<img height="1" width="1" style="display:none" src="https://www.facebook.com/tr?id=1656550421284442&amp;ev=PageView&amp;noscript=1">

Community & Behavioral Health | Recovery | Social Change


Changing the Conversation

Evidence-Based Gaming: Expanding MI Skills through Simulation

12/19/14 01:45 PM | MISim | Recovery, Homelessness

By Nick Garza and Collin J. Whelley --

This past September, the Center for Social Innovation and our partners at Forio Online Simulations and the American Institutes for Research began work on a Phase II study entitled Motivational Interviewing Simulator: An Experiential Online Training Tool. Funded by the National Institute of Mental Health (NIMH), the MI Simulator is an interactive web-based game that allows service providers to practice and deepen their skills in Motivational Interviewing (MI). During Phase II, we will expand our existing prototype into a cutting edge multi-dimensional training tool for learners to practice their knowledge and skills.

Motivational Interviewing “is a collaborative conversation style for strengthening a person’s own motivation and commitment to change” (Miller & Rollnick, 2013). MI is a widely recognized evidence-based practice that requires extensive training and continual practice. Typically, service providers attend a two-day in-person MI training workshop with little follow up. Without continuous support and coaching, provider knowledge and skills decline over time. The MI Simulator will equip service providers and agencies with a method to build and maintain their skills to implement MI with fidelity. This tool seeks to boost the impact and sustainability of effective training, improve the use of MI, and support better client outcomes.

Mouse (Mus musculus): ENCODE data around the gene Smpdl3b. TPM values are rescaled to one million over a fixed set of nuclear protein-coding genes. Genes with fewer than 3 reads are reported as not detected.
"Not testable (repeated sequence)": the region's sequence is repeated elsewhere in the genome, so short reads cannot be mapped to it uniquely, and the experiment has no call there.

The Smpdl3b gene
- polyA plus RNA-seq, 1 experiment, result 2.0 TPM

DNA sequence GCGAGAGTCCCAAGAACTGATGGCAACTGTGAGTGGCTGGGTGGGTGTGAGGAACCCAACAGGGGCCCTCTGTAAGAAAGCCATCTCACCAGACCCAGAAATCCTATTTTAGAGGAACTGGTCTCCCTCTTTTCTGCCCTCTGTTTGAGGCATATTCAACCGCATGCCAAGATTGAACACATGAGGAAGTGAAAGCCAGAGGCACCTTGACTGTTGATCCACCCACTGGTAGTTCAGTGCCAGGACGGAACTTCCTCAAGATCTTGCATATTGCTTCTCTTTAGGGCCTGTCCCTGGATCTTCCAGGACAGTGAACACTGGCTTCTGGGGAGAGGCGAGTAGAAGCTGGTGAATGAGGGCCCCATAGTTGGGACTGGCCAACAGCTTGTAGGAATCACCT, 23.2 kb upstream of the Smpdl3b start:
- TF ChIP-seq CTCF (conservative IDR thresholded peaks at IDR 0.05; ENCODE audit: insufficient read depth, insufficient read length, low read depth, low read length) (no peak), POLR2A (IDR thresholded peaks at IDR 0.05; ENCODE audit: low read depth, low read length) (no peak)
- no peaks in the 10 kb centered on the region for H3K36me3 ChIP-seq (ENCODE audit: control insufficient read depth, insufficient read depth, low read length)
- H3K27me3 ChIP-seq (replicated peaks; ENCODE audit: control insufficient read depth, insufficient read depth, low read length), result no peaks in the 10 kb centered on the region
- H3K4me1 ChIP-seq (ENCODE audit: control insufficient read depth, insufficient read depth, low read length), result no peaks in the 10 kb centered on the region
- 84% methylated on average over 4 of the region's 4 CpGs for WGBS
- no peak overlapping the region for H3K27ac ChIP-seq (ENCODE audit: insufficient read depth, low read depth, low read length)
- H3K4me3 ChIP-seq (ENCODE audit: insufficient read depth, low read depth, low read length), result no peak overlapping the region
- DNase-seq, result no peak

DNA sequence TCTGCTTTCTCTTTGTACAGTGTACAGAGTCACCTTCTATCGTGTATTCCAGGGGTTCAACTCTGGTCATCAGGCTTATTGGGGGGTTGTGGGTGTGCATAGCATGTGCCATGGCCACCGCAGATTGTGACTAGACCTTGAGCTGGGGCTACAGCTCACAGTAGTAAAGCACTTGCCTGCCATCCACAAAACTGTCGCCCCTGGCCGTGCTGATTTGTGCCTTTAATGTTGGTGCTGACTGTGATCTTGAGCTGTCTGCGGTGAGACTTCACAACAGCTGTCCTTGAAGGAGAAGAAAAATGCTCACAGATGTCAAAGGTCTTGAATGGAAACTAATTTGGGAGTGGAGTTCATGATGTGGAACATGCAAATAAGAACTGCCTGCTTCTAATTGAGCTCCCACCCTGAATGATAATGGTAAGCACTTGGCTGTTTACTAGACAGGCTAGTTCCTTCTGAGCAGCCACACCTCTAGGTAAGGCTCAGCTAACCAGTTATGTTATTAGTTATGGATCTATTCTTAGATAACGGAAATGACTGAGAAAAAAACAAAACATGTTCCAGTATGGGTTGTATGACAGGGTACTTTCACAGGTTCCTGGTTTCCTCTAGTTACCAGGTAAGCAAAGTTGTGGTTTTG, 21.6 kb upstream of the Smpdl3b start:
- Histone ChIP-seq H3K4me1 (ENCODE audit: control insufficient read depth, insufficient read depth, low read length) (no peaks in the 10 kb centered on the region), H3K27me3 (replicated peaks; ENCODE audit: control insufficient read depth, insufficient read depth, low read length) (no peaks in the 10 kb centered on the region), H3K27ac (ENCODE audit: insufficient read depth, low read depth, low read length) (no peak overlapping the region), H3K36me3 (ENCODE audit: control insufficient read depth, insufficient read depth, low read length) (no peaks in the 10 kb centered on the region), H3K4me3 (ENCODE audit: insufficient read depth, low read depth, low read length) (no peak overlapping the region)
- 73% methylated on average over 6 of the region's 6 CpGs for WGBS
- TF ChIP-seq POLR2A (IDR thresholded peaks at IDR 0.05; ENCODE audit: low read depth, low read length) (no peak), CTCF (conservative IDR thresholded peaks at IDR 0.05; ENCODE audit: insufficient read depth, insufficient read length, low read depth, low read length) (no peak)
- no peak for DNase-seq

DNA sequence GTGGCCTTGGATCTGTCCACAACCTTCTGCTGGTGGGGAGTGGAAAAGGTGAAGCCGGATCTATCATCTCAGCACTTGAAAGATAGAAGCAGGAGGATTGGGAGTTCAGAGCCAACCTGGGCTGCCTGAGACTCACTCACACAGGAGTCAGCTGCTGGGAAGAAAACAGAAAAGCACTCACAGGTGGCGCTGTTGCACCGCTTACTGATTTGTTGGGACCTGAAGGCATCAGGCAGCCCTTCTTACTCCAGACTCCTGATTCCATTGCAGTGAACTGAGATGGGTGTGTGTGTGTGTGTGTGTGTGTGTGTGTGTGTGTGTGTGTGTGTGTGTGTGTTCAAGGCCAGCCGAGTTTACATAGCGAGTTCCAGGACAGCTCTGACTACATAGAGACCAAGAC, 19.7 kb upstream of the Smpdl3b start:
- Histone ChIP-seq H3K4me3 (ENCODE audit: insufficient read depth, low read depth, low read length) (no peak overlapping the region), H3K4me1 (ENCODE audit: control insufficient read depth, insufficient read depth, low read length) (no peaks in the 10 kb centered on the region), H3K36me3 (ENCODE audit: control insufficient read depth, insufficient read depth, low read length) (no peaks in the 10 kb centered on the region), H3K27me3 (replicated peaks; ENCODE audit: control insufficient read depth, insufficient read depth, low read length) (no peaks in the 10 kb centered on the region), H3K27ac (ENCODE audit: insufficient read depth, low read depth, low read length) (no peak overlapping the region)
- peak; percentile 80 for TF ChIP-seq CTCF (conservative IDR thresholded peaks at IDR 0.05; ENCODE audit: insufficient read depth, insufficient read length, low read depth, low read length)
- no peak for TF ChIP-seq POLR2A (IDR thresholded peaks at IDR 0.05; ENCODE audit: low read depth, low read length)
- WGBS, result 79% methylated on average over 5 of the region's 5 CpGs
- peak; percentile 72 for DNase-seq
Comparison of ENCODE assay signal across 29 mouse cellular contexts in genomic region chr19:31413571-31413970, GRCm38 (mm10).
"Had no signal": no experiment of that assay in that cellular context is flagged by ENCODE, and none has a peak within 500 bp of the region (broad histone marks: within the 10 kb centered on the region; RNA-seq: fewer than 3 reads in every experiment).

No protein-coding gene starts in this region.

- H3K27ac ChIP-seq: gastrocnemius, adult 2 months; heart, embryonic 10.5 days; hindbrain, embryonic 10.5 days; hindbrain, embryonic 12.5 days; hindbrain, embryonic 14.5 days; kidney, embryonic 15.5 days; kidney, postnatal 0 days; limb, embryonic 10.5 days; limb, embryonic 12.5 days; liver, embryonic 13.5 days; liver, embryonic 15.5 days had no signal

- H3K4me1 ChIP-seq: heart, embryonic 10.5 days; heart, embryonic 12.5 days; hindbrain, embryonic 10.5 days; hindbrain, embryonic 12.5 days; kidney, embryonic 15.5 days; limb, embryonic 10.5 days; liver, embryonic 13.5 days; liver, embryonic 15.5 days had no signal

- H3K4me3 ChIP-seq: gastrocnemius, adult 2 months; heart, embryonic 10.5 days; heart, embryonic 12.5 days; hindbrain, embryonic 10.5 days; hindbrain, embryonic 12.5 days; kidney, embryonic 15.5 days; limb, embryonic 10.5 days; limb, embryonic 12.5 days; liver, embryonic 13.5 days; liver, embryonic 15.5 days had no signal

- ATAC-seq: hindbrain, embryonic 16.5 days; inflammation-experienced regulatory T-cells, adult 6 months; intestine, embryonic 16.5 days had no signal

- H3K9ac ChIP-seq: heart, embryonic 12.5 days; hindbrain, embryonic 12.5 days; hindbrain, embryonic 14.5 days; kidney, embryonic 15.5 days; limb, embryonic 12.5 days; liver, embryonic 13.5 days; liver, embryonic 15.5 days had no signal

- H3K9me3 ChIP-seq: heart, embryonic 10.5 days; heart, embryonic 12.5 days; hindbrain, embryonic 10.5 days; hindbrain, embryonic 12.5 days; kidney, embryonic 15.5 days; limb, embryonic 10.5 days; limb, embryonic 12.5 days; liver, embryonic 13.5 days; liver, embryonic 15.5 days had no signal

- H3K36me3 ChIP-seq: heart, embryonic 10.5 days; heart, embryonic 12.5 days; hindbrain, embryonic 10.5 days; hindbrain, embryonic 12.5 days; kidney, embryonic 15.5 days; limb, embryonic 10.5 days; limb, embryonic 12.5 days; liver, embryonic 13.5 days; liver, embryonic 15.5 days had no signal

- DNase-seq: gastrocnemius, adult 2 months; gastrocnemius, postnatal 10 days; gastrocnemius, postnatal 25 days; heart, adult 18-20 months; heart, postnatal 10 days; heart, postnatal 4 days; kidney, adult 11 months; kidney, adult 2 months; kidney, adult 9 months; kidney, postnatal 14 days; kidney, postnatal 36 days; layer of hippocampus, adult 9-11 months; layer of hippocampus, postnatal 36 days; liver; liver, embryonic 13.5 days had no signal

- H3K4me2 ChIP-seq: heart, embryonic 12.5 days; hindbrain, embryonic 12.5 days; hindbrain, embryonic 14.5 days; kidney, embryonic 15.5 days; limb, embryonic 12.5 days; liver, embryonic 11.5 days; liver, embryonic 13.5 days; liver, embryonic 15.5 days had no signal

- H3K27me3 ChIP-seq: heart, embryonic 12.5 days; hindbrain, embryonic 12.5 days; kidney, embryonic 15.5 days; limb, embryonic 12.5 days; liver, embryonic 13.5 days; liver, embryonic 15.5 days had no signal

The MI Simulator will provide multiple interactive arenas, storylines, and skill levels. The arena will include Single-player, Two-player, and Advanced-Play modes. Advanced-play will provide an opportunity for service providers to test their advanced skills, archive sessions, and access transcripts. Agencies will then be able to monitor the fidelity of MI implementation on a provider-by-provider basis and offer support where it is needed.

The Simulator has the potential to reach far beyond improved Motivational Interviewing skills. This project seeks to improve the lives of vulnerable people, increase the effectiveness of services, transform the implementation of evidence-based practices, and contribute significantly to implementation science. To test the effectiveness of our MI simulator, the Center for Social Innovation will conduct a randomized controlled trial with three study conditions. Agencies will be randomly assigned to MI Training Only; MI Training + an eBook booster; or MI Training + the MI Simulator booster. If you or your agency would like more information regarding this simulator and our study, please contact misim@center4si.com. Look for more updates as the project progresses.

We would like to offer special thanks to our Project Officer, Adam Haim, Ph.D, of the National Institutes of Mental Health for their generous support of this project.


Research reported in this publication was supported by the National Institute Of Mental Health of the National Institutes of Health under Award Number R44MH092951. The content is solely the responsibility of the authors and does not necessarily represent the official views of the National Institutes of Health.


Image by Jamie McCaffrey/ CC BY 2.0


Written by MISim